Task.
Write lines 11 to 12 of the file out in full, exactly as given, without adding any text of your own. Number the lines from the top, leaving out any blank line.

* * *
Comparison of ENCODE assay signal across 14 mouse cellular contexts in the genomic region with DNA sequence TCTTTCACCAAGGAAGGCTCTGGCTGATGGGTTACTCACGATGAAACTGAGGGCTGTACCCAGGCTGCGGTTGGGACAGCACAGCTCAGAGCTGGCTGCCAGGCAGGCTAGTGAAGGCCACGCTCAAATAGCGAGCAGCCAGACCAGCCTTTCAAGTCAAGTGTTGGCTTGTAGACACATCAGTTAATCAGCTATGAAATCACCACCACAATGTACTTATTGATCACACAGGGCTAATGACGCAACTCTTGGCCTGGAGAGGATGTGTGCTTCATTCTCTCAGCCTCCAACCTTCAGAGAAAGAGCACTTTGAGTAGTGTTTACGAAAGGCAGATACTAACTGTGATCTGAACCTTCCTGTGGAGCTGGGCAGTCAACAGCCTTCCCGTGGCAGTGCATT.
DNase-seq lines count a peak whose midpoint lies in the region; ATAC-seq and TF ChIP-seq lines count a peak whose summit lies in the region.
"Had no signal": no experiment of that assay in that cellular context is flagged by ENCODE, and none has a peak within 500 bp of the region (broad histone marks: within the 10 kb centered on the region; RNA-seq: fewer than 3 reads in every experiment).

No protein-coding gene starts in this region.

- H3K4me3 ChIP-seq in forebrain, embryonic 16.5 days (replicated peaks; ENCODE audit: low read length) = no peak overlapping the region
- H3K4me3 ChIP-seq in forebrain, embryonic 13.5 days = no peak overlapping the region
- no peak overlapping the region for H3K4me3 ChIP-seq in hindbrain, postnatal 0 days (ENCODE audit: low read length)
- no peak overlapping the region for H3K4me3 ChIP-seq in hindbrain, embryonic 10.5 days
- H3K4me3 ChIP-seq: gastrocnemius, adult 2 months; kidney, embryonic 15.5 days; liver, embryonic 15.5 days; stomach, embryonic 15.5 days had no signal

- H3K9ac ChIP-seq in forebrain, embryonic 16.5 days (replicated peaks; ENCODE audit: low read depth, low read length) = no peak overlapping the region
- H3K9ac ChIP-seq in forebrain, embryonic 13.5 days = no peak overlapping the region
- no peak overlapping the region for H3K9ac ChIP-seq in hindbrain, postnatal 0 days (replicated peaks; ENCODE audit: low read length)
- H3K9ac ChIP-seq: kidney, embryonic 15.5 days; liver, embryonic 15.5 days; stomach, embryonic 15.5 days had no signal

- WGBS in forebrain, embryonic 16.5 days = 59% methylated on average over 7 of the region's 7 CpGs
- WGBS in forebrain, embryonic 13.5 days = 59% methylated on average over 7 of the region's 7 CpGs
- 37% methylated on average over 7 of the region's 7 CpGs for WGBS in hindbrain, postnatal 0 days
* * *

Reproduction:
- H3K9ac ChIP-seq in forebrain, embryonic 13.5 days = no peak overlapping the region
- no peak overlapping the region for H3K9ac ChIP-seq in hindbrain, postnatal 0 days (replicated peaks; ENCODE audit: low read length)